Mark your calendars for Challenges and Strategies to Facilitate Formulation Development of Pediatric Drug Products, a symposium sponsored by the University of Maryland Center of Excellence in Regulatory Science and Innovation (M-CERSI).
|Date:||June 8-9, 2016|
|Time:||8:00 a.m. to 5:30 p.m. (Day 1)
8:00 a.m. to 4:30 p.m. (Day 2)
|Location:||College Park Marriott Hotel and Conference Center
3501 University Blvd., East
Hyattsville, MD 20783
Phone: (301) 985-7300
About the Event:
Pediatric drug development has been stimulated by recent legislation, resulting in the submission of more than 500 pediatric studies to the FDA in the past decade. However, one important question is how to expedite pediatric drug development by developing easy-to-swallow and palatable formulations, which can mean the difference between treatment success and failure.
Compared to adults, children have different swallowing abilities, taste preferences, and dosage requirements. The pediatric population (0-17 years) as a whole is heterogeneous, with differing formulation requirements depending on the age and clinical state of the patient. Excipient safety has also recently been called into question for pediatric products. Certain common excipients in adult products may not be safe for the pediatric population, especially neonates. For instance, propylene glycol crosses the more permeable blood-brain barrier in infants and can cause neurological toxicity.
Foods and vehicles such as pudding or apple juice are commonly used to facilitate administration and improve compliance in the pediatric population. These household foods differ from food used in assessing food effect in adult subjects, and thus can impart different food effect on the bioavailability of the same medicine. The extrapolation of BCS data from adults to pediatric populations also remains an open question. There is unmet need to validate the BCS for pediatrics of all ages, including the development of a pediatric-specific BCS to facilitate a streamlined, algorithm-based approach to formulation development.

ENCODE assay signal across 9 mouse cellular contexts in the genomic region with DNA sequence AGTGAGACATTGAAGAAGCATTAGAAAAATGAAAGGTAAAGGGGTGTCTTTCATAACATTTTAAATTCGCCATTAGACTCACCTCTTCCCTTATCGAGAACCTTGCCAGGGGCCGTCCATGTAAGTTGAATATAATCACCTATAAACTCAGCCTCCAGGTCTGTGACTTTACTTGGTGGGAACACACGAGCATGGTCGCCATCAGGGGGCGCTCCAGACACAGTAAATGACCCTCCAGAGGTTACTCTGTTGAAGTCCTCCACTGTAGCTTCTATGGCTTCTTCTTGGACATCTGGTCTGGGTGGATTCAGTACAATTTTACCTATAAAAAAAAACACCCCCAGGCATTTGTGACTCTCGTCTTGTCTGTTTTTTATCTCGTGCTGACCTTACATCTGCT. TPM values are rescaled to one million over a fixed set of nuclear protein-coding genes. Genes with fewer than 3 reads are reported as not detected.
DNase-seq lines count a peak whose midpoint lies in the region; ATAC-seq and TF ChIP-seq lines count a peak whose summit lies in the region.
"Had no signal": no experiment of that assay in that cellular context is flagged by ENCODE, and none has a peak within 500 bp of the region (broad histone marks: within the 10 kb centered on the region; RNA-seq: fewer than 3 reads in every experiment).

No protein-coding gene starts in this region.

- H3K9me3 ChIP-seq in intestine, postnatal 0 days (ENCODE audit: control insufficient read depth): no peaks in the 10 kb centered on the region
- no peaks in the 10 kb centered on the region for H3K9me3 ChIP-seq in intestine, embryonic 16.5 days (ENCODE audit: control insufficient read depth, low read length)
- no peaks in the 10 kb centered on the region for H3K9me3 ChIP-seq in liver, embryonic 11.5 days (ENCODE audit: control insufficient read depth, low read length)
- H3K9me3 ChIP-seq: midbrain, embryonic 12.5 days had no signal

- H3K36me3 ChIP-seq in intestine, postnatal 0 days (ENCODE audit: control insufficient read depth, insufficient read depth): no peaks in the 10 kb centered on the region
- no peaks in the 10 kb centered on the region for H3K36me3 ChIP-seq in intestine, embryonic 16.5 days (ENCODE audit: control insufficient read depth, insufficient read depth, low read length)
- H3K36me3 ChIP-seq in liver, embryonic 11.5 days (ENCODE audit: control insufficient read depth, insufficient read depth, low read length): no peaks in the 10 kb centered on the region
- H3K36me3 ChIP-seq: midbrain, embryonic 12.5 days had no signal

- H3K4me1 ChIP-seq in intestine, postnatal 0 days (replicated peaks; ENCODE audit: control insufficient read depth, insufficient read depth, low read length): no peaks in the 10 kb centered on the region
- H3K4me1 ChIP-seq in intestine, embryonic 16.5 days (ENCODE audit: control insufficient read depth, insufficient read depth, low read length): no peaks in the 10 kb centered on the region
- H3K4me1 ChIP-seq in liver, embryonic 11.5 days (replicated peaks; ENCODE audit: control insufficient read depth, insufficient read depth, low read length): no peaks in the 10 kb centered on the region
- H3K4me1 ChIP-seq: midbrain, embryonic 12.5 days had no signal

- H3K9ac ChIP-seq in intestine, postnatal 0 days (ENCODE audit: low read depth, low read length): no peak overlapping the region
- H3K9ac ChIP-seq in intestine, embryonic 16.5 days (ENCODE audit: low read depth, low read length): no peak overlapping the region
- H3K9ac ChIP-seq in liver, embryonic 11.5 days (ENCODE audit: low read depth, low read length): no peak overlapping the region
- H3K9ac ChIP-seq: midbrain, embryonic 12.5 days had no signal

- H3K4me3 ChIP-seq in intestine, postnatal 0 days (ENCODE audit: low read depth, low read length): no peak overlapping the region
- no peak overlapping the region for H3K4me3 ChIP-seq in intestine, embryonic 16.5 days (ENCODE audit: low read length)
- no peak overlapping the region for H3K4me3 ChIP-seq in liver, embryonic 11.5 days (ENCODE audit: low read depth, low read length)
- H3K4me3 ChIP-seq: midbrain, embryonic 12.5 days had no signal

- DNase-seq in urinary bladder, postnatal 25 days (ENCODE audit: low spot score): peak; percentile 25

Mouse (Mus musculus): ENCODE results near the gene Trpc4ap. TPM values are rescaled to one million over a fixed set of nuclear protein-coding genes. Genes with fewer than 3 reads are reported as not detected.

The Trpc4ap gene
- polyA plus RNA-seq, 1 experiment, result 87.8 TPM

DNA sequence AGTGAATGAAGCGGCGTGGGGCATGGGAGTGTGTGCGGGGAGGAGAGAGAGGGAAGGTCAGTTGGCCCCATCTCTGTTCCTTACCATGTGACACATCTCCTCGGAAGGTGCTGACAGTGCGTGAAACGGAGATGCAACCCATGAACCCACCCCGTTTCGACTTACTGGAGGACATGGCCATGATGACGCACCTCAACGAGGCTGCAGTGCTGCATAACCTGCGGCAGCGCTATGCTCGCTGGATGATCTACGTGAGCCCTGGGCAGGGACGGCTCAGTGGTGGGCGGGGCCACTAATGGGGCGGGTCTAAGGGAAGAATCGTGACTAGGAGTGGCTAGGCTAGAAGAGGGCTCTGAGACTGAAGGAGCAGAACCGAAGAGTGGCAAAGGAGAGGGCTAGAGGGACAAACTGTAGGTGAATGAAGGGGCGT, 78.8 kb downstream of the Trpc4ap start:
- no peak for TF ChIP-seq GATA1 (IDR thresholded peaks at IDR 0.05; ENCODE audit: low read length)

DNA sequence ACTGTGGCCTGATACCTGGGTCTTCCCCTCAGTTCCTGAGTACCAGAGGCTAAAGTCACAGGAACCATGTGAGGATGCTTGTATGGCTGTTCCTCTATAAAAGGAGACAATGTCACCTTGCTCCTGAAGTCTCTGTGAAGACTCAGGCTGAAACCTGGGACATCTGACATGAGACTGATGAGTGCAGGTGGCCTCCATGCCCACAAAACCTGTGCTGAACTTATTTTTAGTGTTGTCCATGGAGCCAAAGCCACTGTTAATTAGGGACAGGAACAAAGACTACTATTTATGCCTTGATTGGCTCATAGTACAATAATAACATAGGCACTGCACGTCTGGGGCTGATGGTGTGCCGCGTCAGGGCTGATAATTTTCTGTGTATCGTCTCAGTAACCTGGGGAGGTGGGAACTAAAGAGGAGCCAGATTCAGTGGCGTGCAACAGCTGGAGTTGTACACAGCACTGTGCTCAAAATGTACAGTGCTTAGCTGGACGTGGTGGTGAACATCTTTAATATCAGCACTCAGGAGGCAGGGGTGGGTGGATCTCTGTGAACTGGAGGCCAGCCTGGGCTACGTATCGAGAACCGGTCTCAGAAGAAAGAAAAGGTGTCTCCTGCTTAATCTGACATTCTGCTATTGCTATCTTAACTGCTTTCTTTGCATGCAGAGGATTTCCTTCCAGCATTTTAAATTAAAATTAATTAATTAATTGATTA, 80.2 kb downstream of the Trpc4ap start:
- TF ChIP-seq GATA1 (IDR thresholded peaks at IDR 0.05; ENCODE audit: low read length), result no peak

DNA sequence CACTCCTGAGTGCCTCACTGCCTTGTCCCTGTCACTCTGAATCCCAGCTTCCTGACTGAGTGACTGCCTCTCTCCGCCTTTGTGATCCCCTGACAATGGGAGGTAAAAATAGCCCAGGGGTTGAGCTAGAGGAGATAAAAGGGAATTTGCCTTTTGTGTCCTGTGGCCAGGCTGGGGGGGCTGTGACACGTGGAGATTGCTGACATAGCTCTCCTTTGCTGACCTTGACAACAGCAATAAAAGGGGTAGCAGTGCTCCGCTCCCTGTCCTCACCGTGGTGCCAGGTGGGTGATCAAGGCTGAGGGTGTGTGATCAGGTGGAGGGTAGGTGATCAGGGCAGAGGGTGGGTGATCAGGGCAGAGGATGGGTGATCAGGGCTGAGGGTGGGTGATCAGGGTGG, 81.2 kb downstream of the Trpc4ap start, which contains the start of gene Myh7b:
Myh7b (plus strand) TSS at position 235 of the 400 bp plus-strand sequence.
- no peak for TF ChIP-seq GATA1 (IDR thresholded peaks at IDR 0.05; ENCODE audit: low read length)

Lastly, there exists no consistent guidance on dosage form standards for pediatric age, on taste preference standards, or on acceptable excipients in pediatric formulations, which can lead to costly delays during pediatric drug development.
The overall aim of this workshop, scheduled for June 8-9, 2016 at the College Park Marriott Hotel and Conference Center, is to define risk-based strategies to support the development of pediatric age-appropriate drug products. Participants will review current status and gaps in strategic areas, as well as discuss regulatory convergence approaches to meet the requirements of all stakeholders (e.g., patients, regulators, practitioners, and industry). Workshop objectives include:
- To share current practices in developing pediatric drug products globally.
- To discuss development approaches for age-appropriate formulation and safety qualification of excipients in pediatric formulations.
- To identify harmonized strategies to generate appropriate data during pediatric formulation development.
- To provide a perspective on the development of pediatric medicines for a possible ICH E11 guideline on pediatric drug development.
About the Organizer:
|A collaborative partnership between the University of Maryland, College Park and the University of Maryland, Baltimore, with support from the Food and Drug Administration (FDA), the University of Maryland Center of Excellence in Regulatory Science and Innovation (M-CERSI) focuses on modernizing and improving the ways drugs and medical devices are reviewed and evaluated.|